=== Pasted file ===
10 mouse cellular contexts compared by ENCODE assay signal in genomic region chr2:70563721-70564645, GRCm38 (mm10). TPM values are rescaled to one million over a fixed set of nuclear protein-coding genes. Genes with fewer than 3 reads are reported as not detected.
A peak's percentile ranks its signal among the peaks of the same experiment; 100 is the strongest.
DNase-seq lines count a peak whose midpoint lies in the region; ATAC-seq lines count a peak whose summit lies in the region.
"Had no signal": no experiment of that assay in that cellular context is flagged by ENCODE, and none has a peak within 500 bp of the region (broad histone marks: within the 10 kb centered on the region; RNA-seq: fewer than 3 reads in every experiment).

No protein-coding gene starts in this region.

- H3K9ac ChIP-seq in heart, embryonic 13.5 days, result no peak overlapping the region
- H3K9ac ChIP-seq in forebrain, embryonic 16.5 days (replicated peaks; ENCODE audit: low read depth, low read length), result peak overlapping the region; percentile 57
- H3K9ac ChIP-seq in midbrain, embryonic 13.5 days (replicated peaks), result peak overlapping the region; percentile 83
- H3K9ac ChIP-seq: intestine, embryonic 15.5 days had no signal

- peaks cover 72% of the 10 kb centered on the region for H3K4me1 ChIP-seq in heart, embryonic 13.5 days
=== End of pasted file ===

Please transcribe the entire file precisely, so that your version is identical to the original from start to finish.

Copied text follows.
10 mouse cellular contexts compared by ENCODE assay signal in genomic region chr2:70563721-70564645, GRCm38 (mm10). TPM values are rescaled to one million over a fixed set of nuclear protein-coding genes. Genes with fewer than 3 reads are reported as not detected.
A peak's percentile ranks its signal among the peaks of the same experiment; 100 is the strongest.
DNase-seq lines count a peak whose midpoint lies in the region; ATAC-seq lines count a peak whose summit lies in the region.
"Had no signal": no experiment of that assay in that cellular context is flagged by ENCODE, and none has a peak within 500 bp of the region (broad histone marks: within the 10 kb centered on the region; RNA-seq: fewer than 3 reads in every experiment).

No protein-coding gene starts in this region.

- H3K9ac ChIP-seq in heart, embryonic 13.5 days, result no peak overlapping the region
- H3K9ac ChIP-seq in forebrain, embryonic 16.5 days (replicated peaks; ENCODE audit: low read depth, low read length), result peak overlapping the region; percentile 57
- H3K9ac ChIP-seq in midbrain, embryonic 13.5 days (replicated peaks), result peak overlapping the region; percentile 83
- H3K9ac ChIP-seq: intestine, embryonic 15.5 days had no signal

- peaks cover 72% of the 10 kb centered on the region for H3K4me1 ChIP-seq in heart, embryonic 13.5 days